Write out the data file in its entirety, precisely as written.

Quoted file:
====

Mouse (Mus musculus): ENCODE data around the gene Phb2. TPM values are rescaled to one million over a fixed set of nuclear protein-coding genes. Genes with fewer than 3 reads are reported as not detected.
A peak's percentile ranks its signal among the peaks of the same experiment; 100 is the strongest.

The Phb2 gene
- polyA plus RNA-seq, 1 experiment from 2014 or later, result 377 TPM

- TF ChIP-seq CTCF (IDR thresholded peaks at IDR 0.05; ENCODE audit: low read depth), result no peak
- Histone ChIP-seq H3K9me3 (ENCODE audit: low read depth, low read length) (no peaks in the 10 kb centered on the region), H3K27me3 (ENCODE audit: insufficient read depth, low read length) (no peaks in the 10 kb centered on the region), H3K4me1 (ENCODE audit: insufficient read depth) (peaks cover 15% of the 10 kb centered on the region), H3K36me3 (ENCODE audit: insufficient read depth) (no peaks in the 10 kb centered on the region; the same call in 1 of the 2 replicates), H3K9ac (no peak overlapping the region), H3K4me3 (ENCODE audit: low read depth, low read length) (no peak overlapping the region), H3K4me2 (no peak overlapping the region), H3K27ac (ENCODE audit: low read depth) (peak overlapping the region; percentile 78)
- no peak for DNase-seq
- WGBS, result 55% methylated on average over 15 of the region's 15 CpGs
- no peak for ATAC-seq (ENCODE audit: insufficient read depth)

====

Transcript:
Mouse (Mus musculus): ENCODE data around the gene Phb2. TPM values are rescaled to one million over a fixed set of nuclear protein-coding genes. Genes with fewer than 3 reads are reported as not detected.
A peak's percentile ranks its signal among the peaks of the same experiment; 100 is the strongest.

The Phb2 gene
- polyA plus RNA-seq, 1 experiment from 2014 or later, result 377 TPM

- TF ChIP-seq CTCF (IDR thresholded peaks at IDR 0.05; ENCODE audit: low read depth), result no peak
- Histone ChIP-seq H3K9me3 (ENCODE audit: low read depth, low read length) (no peaks in the 10 kb centered on the region), H3K27me3 (ENCODE audit: insufficient read depth, low read length) (no peaks in the 10 kb centered on the region), H3K4me1 (ENCODE audit: insufficient read depth) (peaks cover 15% of the 10 kb centered on the region), H3K36me3 (ENCODE audit: insufficient read depth) (no peaks in the 10 kb centered on the region; the same call in 1 of the 2 replicates), H3K9ac (no peak overlapping the region), H3K4me3 (ENCODE audit: low read depth, low read length) (no peak overlapping the region), H3K4me2 (no peak overlapping the region), H3K27ac (ENCODE audit: low read depth) (peak overlapping the region; percentile 78)
- no peak for DNase-seq
- WGBS, result 55% methylated on average over 15 of the region's 15 CpGs
- no peak for ATAC-seq (ENCODE audit: insufficient read depth)